Fibromyalgia Medication Options
Reducing the head to toe pain of fibromyalgia is the primary goal of most medications your doctor will prescribe. Yet, not every drug works the same way. Some operate in the central nervous system to filter out pain, while other medications target the muscles to ease discomfort. But why should you trust the treatment advice presented below? Isn’t it just another ploy to help the drug industry get wealthier? Not at all.
Unlike most websites, the Fibromyalgia Network does not accept any advertisements or grant money from any industry, including Big Pharma. The information below, as well as your other treatment options, is not biased by outside monetary influences. It’s based on the published reports in the medical journals and over 22 years of feedback from servicing the fibromyalgia patient community.
Aside from pain-focused treatments, your doctor will likely prescribe a medication to improve your quality of sleep and reduce your daytime fatigue. At this point, other fibromyalgia symptoms of irritable bowel, bladder discomfort, jaw pain, or migraine headaches may seem more tolerable. However, if these or other conditions such as arthritis or peripheral neuropathy persist, your doctor will probably prescribe medication to target your specific regional pains.
Your treatment plan must be individualized according to your symptoms and response to previously prescribed therapies. Which medications are most commonly prescribed for a person with fibromyalgia? In a 2010 Network Medication Survey, patients identified the top 25 drugs prescribed for fibromyalgia. In addition, more than 3,500 patients named nearly 100 different medications to treat their pain, fatigue, and sleep. A brief sampling of possible treatment plans is provided below for common fibromyalgia symptoms.
- Boosting Your Brain Chemicals: Serotonin and norepinephrine work together in the brain and spinal cord to tone down pain-related messages. Ideally you would want to boost or increase these two substances to improve your body’s ability to fight pain. Medications that increase these two transmitters include two FDA-approved drugs for fibromyalgia: Cymbalta (duloxetine)1 and Savella (milnacipran).2 Other similar medications that are more sedating (so taken at bedtime) include amitriptyline and doxepin. While all of these agents are anti-depressants, they are prescribed for their ability to relieve fibromyalgia pain.3
- Slowing Down the Signals: Your muscles and other tissues that hurt send signals to your brain that are interpreted as pain. Certain anti-epileptic drugs, such as Lyrica (pregabalin) and Neurontin (gabapentin), work to slow down and minimize the impact of these signals to lessen the pain of fibromyalgia.4 They may also aid sleep.
- Relaxing the Muscles: People with fibromyalgia usually have tight, knotted muscles that refuse to completely relax. Treatment for this muscle tension may include a prescription for a muscle relaxant medication, such as Xanaflex (tizanidine) or Flexeril (cyclobenzaprine).5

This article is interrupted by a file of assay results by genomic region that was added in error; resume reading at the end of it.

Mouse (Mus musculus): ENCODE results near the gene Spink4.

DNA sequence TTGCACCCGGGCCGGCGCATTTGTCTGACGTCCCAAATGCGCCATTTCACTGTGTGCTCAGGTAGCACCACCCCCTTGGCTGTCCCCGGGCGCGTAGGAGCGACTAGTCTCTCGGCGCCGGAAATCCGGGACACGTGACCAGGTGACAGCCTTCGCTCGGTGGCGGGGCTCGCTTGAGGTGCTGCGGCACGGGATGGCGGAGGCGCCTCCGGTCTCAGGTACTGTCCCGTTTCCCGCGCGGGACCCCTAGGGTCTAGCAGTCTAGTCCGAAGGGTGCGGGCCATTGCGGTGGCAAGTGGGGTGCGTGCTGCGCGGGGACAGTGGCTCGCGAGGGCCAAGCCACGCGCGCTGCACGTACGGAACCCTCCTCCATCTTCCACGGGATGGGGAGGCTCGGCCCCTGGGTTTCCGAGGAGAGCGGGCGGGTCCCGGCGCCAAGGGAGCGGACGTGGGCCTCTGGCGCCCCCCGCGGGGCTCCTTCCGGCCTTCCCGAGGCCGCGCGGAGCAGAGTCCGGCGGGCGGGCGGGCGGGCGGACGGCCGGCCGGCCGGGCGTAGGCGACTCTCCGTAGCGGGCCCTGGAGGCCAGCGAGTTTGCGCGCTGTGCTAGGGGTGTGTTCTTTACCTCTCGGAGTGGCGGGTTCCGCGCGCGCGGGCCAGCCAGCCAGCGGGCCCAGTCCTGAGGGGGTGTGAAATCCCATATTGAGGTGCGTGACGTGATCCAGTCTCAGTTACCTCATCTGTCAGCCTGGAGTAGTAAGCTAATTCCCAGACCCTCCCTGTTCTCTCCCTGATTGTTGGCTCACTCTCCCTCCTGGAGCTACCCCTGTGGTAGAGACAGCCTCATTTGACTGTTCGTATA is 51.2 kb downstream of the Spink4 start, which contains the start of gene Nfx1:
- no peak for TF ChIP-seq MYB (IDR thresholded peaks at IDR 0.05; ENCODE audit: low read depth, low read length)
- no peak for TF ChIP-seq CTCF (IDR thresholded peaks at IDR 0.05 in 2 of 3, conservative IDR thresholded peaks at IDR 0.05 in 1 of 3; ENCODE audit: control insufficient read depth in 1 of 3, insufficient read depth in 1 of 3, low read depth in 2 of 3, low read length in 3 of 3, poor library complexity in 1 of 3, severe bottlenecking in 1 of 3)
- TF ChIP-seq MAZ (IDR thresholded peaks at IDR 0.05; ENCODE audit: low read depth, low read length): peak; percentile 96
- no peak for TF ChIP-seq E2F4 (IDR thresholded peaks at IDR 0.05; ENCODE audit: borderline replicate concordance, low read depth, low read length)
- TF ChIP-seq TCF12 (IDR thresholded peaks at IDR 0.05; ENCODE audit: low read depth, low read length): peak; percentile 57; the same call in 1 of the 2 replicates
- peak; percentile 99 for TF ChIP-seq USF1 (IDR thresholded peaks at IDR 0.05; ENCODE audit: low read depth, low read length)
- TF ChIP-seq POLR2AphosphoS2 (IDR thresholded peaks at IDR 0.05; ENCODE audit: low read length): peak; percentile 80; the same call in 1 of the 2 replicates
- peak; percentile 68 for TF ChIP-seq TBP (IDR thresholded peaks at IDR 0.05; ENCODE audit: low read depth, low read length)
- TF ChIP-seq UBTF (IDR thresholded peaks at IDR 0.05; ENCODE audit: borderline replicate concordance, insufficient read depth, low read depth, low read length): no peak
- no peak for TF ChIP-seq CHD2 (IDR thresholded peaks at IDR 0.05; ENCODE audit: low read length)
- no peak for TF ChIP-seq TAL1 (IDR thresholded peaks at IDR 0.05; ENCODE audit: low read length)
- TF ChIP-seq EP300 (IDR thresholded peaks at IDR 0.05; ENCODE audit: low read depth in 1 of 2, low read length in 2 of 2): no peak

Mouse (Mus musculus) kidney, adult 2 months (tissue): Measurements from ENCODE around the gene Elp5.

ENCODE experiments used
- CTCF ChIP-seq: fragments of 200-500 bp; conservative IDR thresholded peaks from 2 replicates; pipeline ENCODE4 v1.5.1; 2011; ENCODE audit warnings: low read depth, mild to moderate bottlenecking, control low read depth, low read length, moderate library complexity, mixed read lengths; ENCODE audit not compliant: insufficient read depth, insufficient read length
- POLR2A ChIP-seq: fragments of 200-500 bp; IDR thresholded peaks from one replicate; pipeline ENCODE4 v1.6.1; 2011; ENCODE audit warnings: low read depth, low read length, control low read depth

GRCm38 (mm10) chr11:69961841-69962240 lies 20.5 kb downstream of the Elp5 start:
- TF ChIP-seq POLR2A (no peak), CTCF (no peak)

- Opioid Analgesics: The mildest of all opioids, Ultram (tramodol) may reduce your fibromyalgia pain. Aside from working as a weak opioid, it also boosts the action of serotonin and norepinephrine to help further reduce discomfort.6 More potent opioids may be needed for the treatment of moderate to severe pain.
- Dopamine-like Drugs: When the body is subjected to pain, dopamine is released from the brain to ease the pain. Yet, for unknown reasons this dopamine release does not occur in fibromyalgia patients. So it’s possible that you may benefit from treatment with a dopamine-enhancing medication, such as Mirapex (pramepixole).7
People with fibromyalgia wake up in the morning feeling unrefreshed because a night in bed does not restore or rejuvenate them.
- Insomnia Meds: Treatment of this non-restorative sleep quality often involves a medication used for people with insomnia, such as Ambien (zolpidem), Lunesta (eszipoclone), or trazodone.5
- Limb Movement Drugs: Restless legs syndrome or limb movements during sleep has been documented in one-third of fibromyalgia patients.8 Treatment of this disorder might include low doses of Mirapex (pramepixole) or clonazepam.
After pain, fibromyalgia patients rate fatigue as their second worst symptom.9 It is more severe than what people consider as ordinary tiredness and significantly impacts your quality of life. If fatigue is a factor in your fibromyalgia, talk to your doctor. You may be low on thyroid hormone, which is common in 20 to 30 percent of fibromyalgia patients and causes extreme fatigue.10 The good news is that this condition can be determined by a blood test and thyroid hormone can be supplemented. However, if your tests are all normal, your physician may prescribe one of the medications below to help reduce your exhaustion.
- Serotonin Boosters: Although a medication that only boosts serotonin without increasing norepinephrine does not help with pain, some agents can be highly alerting to reduce fatigue. Examples include Prozac (fluoxetine), Lexapro (escitalopram), and Zoloft (sertraline).
- Alerting Agents: Other alerting medication that works completely different from the serotonin boosters include Provigil (modafinil), Nuvigil (armodafinil), Symmetrel (amantadine), and Wellbutrin (buproprion).5
What about other treatment options?
If the side effects of medications bowl you over or you wish to limit drug use, read about non-drug therapies and self-help strategies for fibromyalgia.
Are You Getting the Most from Your Medication?
While there are only 3 FDA-approved drugs to treat fibromyalgia, doctors prescribe many different medications to address multiple symptoms.
Find out what both the experts in the field and other patients are saying about meds used to treat fibromyalgia.